If you are like me, a lonely artisan in the big city who makes crude wooden toys for a living, then all the modern trappings of dating—the break-up, “ghosting,” “benching,” Tindr, etc.—just don’t seem to cut it anymore.

I was just like every other elderly toymaking professional I knew in New York. I had a full bench of friends and lovers, nothing ever too serious, and I know that I was even “riding the pine” on some of their benches. But after all the carefully placed emojis in texts, deleted numbers, and doomed-to-fail happy hour connections, I became so worn out that I withdrew completely to my small toy shop. Sound familiar?

It was in that shop while I was making toys like wooden trains and wooden dolls and maybe even a rocking horse that I thought of something that would change my life for the better—I would summon some type of demon and ask the demon to imbue one of my wooden puppets with a soul of its own so that the puppet could be an accessible and loving (platonic…or otherwise?) social companion. The puppet-become-real would, theoretically, because I was its lord and creator, be subject to my will and would immediately respect and never question my authority. In short, it would show me the type of pure love and adoration that I’d been seeking but never allowing myself to fully enjoy in the modern dating pool. I call it “Gepetto-ing” (based on my name).

Sounds like a perfect scenario, right? Not really. Trust me, there are plenty of pitfalls to Gepetto-ing, some of them are even pretty serious. But in the end, it’s probably worth it for you to use dark magic and create a thrall out of wood and string instead of interacting with real humans.

The craziest thing was how easy it was to fall into this. You would think that breathing life into an inanimate object (a puppet wearing overalls and a hat, in this case) would be extremely difficult. And it’s true, I didn’t even know where to start. I basically just got very frustrated and sad that none of my friends or lovers were perfect slaves to my iron will and I just wished REALLY hard. I’d type a random number into my phone and text a picture of the first puppet I wanted brought to life, we’ll call him Jeremy (not his real name), to that random number and include some text like “I WISH HE WAS A REAL BOY!” I did that so many times!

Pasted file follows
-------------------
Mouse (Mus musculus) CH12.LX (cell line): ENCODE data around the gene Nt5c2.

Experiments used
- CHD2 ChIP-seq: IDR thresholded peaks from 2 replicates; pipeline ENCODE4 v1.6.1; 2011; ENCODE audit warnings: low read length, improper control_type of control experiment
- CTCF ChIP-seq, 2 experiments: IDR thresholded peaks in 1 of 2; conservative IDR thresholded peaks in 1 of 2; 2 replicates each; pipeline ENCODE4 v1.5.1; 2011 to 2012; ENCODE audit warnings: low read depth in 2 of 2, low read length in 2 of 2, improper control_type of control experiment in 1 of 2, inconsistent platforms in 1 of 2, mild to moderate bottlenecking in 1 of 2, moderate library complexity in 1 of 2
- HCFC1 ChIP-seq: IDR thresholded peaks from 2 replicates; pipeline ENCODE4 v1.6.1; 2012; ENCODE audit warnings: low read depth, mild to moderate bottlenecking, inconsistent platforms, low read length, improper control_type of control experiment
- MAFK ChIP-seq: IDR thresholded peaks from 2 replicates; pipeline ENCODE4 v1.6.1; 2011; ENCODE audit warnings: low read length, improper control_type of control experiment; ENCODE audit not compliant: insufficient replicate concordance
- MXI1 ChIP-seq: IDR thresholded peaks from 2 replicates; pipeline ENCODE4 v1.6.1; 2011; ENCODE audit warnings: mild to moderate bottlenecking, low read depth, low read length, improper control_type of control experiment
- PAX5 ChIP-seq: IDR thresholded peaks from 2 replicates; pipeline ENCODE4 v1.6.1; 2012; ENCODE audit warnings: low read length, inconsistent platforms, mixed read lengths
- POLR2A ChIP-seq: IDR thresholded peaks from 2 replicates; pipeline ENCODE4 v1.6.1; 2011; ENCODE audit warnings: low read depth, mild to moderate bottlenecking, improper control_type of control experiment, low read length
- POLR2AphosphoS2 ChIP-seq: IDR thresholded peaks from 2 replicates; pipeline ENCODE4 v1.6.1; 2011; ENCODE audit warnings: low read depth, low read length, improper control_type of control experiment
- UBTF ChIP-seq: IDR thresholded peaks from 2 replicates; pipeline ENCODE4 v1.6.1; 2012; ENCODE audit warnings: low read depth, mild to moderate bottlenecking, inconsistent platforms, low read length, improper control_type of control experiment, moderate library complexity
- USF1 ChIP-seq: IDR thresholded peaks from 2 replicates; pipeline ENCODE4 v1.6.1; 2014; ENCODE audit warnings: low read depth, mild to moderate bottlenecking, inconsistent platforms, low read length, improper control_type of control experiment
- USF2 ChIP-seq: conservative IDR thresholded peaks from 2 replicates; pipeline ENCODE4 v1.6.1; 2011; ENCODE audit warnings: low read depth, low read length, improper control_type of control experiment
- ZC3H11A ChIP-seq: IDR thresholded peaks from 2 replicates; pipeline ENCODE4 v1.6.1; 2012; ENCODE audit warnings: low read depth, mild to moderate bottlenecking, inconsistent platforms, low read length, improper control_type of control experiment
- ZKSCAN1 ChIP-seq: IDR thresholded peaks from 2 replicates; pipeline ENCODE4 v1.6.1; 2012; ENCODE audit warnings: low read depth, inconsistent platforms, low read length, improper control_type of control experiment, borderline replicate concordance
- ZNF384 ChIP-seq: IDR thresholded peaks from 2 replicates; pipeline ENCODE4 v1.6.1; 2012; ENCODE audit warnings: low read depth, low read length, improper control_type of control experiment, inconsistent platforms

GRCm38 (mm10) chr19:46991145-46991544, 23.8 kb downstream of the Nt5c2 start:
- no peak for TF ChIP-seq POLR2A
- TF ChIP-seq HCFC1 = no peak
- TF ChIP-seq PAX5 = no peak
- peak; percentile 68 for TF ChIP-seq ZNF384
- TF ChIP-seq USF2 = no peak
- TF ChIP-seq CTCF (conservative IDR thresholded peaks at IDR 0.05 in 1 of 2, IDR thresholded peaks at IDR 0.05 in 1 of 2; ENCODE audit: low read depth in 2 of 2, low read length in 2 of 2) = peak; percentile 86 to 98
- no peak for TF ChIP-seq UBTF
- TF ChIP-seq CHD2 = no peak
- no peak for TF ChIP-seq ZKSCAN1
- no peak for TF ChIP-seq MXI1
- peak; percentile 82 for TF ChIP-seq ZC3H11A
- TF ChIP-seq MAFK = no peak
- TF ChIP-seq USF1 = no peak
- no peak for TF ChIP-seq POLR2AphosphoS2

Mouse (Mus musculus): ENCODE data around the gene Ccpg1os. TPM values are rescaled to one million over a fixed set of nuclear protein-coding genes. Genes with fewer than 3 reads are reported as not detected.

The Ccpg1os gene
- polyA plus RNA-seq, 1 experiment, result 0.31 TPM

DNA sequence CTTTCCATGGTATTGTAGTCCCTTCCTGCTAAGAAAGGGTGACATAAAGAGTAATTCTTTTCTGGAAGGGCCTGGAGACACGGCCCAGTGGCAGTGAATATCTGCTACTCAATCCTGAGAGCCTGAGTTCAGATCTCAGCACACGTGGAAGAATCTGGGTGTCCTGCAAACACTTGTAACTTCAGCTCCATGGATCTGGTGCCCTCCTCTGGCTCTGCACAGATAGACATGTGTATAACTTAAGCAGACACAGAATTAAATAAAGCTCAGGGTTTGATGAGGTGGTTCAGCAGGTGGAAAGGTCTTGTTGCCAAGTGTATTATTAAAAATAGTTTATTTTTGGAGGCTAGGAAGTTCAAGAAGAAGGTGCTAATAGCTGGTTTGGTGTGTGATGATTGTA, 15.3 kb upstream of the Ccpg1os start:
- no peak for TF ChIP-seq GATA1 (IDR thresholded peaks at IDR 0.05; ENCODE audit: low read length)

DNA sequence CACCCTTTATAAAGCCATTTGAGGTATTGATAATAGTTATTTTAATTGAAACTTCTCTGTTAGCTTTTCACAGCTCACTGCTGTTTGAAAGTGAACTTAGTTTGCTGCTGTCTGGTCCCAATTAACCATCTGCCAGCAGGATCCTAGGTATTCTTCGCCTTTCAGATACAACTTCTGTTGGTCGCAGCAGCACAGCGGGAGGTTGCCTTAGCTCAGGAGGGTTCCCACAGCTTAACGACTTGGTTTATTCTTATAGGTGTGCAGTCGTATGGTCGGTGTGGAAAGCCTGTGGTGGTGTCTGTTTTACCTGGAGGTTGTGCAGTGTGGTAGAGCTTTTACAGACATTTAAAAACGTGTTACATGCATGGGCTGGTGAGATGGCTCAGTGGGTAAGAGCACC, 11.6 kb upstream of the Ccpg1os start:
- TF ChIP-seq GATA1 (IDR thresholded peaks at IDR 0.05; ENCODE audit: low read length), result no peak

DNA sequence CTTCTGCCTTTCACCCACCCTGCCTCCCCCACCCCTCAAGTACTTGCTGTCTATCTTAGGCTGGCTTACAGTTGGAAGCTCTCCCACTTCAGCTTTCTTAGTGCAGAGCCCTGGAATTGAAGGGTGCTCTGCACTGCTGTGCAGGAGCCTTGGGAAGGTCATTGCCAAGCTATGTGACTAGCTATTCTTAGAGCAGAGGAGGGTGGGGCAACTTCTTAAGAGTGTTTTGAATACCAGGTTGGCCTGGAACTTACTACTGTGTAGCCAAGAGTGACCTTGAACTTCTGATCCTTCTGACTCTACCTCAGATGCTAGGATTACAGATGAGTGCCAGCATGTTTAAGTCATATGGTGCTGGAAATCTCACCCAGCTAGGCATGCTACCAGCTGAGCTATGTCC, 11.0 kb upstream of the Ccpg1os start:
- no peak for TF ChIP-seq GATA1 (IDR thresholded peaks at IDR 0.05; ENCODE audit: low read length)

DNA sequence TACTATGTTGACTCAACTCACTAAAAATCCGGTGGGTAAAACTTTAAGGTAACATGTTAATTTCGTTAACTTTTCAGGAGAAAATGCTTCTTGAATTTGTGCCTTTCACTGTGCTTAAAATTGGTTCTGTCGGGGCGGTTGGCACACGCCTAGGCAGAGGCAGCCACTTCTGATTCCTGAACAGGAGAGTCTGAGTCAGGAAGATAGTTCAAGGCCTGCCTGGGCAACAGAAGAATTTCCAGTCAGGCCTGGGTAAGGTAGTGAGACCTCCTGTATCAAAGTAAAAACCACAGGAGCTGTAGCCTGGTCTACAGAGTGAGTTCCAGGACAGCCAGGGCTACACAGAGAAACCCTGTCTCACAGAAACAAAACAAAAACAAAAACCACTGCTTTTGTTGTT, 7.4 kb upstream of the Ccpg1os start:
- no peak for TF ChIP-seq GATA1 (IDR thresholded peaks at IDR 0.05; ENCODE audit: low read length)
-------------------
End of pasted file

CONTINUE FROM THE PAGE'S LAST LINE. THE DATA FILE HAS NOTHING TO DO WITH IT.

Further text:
Most people didn’t respond. It wasn’t until the dead of night that my phone buzzed. A response! It said, “Ok.” I gave that stranger my address and about 30 minutes later the wooden puppet I carved and painted in a crude likeness of a human person was blinking, breathing (?), and talking. I had never before felt like I was more solidly on the road to a healthy, meaningful social life!

Jeremy and I were inseparable for the first few months. He even moved into my shop after I told him he was not allowed to leave. And look, I get that telling him not to leave is wrong. Jeremy was his own person capable of scampering up stools and clattering his wooden body across countertops in an unsettling way and making his own decisions (side note: I’m not sure his brain was actually inside his wooden skull. I didn’t put one there and I’m not sure if the demon carved out a cavity for a biological brain. My best guess is that the creature’s brain was some type of “cloud computing” thing where the brain was some other place and sort of communicated to the body of this ungodly homunculus). But let’s be honest, if any rational person saw this thing moving around on its own outside of my shop they would capture it so that they, and not me, would have a perfect friend forever. Or they might shoot it or destroy it with an axe out of raw, formless fear.